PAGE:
They are drawn to the exciting potential for innovation in this part of the world and motivated by a desire to contribute to tech growth in their homeland. This is an enormous boon for the tech scene here, since ecosystems thrive on talent, and the benefit extends not just to any one country, but also to the region as a whole.

A wave of talent returning to Southeast Asia is an enormous boon to the tech scene.

A hub not just for APAC, but for the world

Due to the region’s density and proximity among countries, startups in Southeast Asia tend to build for a regional or even global audience from the get-go, which is incredibly unique. The superapp Grab – the region’s first decacorn – is based in Singapore but also operates in Malaysia, Indonesia, Cambodia, Myanmar, Thailand, Vietnam and the Philippines. 

Contrast this with other parts of APAC, say Korea or Japan, where entrepreneurs tend to build for a relatively large number of local consumers and, because of language and other barriers, don’t always have the ability to scale regionally.

What I appreciate most about working in Singapore is the ability to interface with a globally diverse mix of talent. On a daily basis, I speak or meet with people from across Southeast Asia, APAC, and beyond. This brings a valuable range of perspectives to the table and equips teams to build stronger products for international markets.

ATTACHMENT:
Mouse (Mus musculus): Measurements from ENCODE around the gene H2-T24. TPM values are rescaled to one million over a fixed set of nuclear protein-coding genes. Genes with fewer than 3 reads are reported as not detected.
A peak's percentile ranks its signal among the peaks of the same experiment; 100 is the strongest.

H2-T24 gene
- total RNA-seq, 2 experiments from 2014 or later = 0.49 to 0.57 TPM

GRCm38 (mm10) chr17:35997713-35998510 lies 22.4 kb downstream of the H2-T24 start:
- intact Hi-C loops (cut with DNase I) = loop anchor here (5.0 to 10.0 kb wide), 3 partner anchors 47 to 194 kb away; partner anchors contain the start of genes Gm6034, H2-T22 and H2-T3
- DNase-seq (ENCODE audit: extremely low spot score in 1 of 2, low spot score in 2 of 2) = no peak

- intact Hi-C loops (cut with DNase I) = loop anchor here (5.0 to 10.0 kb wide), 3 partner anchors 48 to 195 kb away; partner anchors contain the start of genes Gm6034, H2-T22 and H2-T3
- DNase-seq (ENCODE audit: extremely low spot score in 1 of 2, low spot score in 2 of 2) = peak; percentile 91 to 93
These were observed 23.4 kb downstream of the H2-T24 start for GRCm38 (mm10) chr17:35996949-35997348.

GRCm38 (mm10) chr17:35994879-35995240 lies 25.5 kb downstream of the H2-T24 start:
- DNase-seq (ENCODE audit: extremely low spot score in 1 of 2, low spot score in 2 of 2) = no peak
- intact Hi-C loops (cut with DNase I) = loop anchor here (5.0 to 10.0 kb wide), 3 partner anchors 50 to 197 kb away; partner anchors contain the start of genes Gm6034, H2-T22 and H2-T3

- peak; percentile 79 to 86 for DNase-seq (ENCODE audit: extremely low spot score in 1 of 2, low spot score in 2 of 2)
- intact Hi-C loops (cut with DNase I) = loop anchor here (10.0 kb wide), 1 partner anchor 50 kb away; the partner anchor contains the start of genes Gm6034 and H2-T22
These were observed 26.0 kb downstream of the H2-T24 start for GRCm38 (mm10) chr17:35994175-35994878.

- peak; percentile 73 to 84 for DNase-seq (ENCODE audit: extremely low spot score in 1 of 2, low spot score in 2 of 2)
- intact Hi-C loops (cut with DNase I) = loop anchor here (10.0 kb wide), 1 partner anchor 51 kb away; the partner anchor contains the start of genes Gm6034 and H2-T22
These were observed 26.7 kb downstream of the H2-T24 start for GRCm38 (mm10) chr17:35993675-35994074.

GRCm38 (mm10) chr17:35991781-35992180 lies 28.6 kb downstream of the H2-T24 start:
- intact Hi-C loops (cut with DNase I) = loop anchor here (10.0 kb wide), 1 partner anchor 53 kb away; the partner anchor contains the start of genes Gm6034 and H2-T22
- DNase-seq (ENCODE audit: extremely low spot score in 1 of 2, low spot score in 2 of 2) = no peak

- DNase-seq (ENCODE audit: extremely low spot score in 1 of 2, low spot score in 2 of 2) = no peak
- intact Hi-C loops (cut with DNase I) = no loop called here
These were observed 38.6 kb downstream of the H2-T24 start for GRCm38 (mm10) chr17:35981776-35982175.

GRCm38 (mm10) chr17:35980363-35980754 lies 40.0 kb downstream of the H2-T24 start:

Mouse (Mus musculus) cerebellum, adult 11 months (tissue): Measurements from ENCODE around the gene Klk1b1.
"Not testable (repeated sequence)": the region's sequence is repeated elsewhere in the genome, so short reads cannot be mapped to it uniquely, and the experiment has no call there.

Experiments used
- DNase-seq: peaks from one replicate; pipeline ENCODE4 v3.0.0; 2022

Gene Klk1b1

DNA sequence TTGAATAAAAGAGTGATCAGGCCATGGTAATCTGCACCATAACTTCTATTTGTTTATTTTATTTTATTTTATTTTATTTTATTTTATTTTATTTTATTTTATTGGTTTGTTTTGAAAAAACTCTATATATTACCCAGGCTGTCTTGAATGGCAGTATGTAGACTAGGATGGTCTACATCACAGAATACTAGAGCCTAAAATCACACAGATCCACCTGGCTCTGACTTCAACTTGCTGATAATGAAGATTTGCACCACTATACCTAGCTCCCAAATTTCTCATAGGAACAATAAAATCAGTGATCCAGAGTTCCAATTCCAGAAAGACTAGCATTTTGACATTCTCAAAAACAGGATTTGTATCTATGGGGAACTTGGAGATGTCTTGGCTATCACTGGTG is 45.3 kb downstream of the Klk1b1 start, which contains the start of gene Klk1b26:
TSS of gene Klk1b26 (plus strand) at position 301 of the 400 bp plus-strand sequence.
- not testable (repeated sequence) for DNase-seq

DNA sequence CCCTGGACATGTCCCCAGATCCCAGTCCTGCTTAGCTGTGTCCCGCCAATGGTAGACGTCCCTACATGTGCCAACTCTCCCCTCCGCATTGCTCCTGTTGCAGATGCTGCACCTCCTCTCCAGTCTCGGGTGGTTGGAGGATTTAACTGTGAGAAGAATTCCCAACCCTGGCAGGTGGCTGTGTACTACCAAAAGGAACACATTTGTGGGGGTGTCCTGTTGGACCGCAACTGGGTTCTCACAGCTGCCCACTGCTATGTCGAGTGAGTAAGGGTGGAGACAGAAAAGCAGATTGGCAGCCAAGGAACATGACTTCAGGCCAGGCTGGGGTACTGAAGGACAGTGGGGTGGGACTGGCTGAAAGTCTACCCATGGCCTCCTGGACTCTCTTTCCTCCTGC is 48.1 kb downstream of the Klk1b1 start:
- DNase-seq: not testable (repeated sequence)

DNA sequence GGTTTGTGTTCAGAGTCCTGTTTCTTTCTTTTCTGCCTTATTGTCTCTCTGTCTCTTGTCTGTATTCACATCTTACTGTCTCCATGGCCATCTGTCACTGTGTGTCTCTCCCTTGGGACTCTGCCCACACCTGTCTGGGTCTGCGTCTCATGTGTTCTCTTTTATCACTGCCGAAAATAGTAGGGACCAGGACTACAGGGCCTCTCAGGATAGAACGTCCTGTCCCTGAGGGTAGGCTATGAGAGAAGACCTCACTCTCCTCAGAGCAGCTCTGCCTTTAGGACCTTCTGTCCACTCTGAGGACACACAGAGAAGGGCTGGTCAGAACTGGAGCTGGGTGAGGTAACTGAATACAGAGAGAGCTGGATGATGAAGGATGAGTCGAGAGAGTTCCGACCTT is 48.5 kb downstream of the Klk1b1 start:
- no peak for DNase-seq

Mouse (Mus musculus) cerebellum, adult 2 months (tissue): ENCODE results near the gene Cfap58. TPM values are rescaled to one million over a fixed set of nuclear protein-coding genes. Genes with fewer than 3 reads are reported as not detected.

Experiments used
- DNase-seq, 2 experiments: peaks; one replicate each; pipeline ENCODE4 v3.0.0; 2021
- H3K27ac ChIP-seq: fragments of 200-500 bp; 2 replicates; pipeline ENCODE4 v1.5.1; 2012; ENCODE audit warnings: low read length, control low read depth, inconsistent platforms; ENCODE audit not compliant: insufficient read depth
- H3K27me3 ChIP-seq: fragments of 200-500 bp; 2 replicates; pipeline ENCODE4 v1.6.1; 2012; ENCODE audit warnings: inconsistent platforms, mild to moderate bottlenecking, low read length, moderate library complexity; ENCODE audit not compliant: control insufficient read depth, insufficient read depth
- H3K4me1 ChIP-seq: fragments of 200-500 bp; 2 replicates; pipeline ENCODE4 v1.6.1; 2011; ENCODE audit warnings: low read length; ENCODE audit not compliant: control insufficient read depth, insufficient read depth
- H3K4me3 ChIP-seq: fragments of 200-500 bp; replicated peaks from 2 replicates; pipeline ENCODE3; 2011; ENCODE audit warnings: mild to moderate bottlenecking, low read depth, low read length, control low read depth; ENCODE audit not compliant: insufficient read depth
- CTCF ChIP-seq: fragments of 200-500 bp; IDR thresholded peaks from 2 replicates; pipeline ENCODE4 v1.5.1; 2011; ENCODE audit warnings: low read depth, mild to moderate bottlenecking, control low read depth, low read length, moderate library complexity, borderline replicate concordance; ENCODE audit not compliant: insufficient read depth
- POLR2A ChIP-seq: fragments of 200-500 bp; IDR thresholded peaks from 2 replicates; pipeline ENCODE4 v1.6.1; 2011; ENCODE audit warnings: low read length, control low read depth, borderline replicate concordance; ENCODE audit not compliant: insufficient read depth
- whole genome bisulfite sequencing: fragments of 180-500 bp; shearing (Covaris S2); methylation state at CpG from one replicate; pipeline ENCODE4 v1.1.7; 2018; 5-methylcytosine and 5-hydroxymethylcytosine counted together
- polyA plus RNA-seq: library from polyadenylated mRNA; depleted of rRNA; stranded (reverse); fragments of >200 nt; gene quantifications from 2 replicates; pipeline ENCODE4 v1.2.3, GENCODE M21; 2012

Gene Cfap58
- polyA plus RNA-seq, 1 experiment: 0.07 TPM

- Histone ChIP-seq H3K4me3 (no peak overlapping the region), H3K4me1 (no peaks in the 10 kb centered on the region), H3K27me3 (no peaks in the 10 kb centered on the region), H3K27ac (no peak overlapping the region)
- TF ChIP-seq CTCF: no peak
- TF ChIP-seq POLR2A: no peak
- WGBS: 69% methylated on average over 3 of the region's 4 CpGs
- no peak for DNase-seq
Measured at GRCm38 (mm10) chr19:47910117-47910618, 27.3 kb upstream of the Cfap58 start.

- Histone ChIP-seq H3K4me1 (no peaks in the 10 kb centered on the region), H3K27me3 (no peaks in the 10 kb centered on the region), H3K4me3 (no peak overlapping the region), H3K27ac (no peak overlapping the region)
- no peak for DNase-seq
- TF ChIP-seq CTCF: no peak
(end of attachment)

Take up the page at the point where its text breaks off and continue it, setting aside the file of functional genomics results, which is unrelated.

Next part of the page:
At Google for Startups, we are committed to supporting founders who dream of building something great.

Although market conditions have recently shown signs of uncertainty, what I find is that whether funding opportunities grow or shrink, great entrepreneurs rise, and they will never be deterred by a tough environment from pursuing their dream. In fact, during challenging times, entrepreneurs are often motivated to solve big challenges more quickly and inventively! 

Without question, we are witnessing a promising wave of tech entrepreneurship in Southeast Asia today and, according to our e-Conomy SEA 2022 report, Southeast Asia is well positioned as a hotbed for tech investments over the next decade. In private markets, venture capitalists remain vested in the region, with $15 billion in dry powder to sustain deals for years. 

At Google for Startups, regardless of the economic climate, we remain steadfast in helping founders sharpen their skills and build something great. Our commitment to supporting startups is long-term, and I truly believe that Southeast Asia – with its tremendous market potential and agility for expansion – is one of the best places to be for tech right now.

Interested in working in Singapore or starting a business here?

Find out more about the new Overseas Networks & Expertise (ONE) Pass as well as other work passes that may suit you.

About Mike

Mike is a Korean-American based in Singapore and the Head of Google for Startups in APAC and Korea. Prior to joining Google, he worked in Silicon Valley at LinkedIn, Zynga and Monster. 

Connect with him here.